Events In China & Greece Threaten 2008-Style Credit Freeze
The stock market crash in China and Greece’s probable exit from the euro threaten to cause an October 2008-style credit freeze. This led to a plunge in global trade in the first half of 2009 with volumes down around 40 per cent in Dubai, the Middle East’s biggest port.
China is a bigger problem than Greece. It’s stock market crash has already cost the equivalent of ten times Greek annual GDP. This was the final stage of the credit bubble in China that started in 2009 with an epic bailout package equal to half its GDP, the biggest in history.
That this should climax in a 1929-style bubble and crash in its stock market was inevitable. But we still have to deal with its consequences. Chinese domestic demand will now collapse with the funding for its continued expansion.
It’s a ’sudden shock’ experience that Dubai saw in 2009-2010, a very painful and immediate end to a long period of prosperity. Credit will become far more expensive in China, just as Dubai bond yields went through the roof.
But this just is not good news for anybody. China has become an important trading partner and source of investment for many nations. They will all suffer in the wake of the stumbling giant.
Will its 100 million plus tourists now stay at home? How will its companies raise the money to build projects in Africa? How much lower will industrial commodity prices go if Chinese demand is shot to pieces?
In so many markets the weakness in demand from local sources has been compensated by demand from the temporarily super-rich Chinese buoyed up by a bubble economy. They are going to have to go back to being poor, at least for as long as it takes to sort out this mess.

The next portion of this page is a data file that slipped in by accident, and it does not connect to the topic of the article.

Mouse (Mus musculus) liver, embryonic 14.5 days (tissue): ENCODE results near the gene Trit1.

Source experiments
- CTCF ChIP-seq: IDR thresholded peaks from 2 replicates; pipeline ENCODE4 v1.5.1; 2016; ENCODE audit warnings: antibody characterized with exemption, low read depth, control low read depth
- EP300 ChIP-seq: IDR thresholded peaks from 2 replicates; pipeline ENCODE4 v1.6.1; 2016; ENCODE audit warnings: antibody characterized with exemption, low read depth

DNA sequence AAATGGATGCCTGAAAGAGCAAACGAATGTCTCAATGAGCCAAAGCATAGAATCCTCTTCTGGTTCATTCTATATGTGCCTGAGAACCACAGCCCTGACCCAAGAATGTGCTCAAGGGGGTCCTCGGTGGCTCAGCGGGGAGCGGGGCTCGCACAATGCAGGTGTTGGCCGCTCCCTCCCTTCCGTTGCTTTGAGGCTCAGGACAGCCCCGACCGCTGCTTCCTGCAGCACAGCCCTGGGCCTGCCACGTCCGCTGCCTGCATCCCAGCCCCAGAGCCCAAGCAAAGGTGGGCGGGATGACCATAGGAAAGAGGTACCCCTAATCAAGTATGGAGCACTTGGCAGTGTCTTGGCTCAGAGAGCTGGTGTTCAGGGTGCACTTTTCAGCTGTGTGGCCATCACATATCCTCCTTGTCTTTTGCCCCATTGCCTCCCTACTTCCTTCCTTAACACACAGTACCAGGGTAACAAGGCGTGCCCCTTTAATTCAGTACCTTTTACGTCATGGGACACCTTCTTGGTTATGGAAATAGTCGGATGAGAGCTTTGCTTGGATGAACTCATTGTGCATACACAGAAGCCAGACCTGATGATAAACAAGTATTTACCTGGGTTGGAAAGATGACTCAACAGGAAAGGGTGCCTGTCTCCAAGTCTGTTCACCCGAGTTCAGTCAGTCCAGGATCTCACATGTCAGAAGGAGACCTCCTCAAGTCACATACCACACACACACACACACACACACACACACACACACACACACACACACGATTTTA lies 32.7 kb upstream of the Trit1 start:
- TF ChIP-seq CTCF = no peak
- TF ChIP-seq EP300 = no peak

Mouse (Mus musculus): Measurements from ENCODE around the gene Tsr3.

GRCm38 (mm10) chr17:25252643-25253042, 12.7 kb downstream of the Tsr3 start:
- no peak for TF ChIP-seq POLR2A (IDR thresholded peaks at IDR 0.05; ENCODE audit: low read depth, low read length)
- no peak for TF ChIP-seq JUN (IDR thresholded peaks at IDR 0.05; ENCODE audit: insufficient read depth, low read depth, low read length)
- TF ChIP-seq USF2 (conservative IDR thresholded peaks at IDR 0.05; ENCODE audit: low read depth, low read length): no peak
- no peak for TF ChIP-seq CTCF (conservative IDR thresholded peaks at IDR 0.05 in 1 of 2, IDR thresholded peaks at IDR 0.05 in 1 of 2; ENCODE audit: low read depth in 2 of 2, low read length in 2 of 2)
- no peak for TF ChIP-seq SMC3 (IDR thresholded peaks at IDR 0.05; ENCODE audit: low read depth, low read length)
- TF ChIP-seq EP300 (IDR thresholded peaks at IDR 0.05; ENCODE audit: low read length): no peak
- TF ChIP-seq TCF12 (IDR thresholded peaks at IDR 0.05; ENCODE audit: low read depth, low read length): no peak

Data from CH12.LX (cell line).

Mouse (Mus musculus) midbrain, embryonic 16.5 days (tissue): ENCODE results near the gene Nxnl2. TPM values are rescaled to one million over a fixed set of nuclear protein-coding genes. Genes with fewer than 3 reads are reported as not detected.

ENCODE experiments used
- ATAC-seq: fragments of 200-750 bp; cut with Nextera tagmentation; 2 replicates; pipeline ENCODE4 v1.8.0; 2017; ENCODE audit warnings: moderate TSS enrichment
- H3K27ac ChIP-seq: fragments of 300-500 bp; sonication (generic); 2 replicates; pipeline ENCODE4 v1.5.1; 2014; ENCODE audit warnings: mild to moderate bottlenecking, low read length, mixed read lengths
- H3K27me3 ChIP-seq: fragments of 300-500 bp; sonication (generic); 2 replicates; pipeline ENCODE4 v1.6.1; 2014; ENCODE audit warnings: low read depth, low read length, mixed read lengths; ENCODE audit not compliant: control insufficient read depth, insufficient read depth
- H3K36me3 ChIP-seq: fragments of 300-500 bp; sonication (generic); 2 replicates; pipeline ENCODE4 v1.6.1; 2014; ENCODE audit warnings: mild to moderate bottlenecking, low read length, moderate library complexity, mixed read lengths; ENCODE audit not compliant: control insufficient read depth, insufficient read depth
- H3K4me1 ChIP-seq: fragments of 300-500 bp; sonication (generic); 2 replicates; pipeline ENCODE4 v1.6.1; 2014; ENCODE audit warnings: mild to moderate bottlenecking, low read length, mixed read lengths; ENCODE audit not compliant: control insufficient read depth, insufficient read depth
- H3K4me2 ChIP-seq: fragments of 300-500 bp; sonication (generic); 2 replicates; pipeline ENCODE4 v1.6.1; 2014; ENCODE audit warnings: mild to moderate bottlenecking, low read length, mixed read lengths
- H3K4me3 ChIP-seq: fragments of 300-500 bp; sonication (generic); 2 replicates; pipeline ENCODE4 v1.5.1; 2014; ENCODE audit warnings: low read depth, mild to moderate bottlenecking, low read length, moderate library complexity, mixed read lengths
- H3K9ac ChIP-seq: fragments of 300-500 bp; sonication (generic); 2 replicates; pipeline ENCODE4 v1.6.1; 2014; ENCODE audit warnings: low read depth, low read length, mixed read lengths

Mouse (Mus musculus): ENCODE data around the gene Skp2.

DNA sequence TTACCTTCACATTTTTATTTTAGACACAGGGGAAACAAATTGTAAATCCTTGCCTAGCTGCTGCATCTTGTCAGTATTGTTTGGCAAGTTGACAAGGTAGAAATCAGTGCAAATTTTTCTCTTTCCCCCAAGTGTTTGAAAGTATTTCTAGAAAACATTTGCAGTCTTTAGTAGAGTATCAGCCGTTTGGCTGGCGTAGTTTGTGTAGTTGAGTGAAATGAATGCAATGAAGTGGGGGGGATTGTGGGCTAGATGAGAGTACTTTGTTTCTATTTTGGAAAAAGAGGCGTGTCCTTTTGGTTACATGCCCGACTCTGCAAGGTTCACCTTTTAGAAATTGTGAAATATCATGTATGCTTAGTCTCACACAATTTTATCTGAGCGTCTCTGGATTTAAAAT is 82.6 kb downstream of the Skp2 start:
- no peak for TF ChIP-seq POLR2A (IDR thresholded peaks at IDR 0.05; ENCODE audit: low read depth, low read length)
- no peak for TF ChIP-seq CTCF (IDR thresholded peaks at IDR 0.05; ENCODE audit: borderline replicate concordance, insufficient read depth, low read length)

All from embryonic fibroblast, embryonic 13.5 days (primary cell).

History does not have many examples of quick recoveries from sudden stops. The US did not really recover from the Wall Street Crash until its belated entry into the Second World War.
True Dubai turned its real estate crash and debt crisis around in a few years. But this was a much smaller economy with rather special local factors plus the support of Abu Dhabi and a surge in oil prices (click here).
However, those economic analysts who see Chinese stocks as somehow an isolated phenomenon with no impact on the global economy are very misguided. Without the planned tsunami of IPOs to raise new cash in China, bond yields are on the way up and there will be a credit squeeze.
Europe’s problems with Greece of course don’t help either. This is going to put the cost of borrowing up in other nations like Spain and Portugal that might be the next to leave the eurozone.
Indeed, what we are seeing is an end to the days of easy money that have supported global financial markets and powered stock markets to spectacular levels absent any real economic recovery. And the Fed has not moved rates an inch. It won’t be able to either.
This is the start of a crisis for both bonds and stock markets in which gold and silver will be the only winners as the final or ultimate asset bubble. Getting the timing of this right is absolutely impossible, and it would be foolish to try, just as it is utter folly to bet against this trend.
Peter Cooper is the editor and publisher of ArabianMoney and a 20-year veteran of Dubai business journalism.
Peter Cooper is the editor and publisher of the ArabianMoney investment newsletter and the popular financial comment website www.arabianmoney.net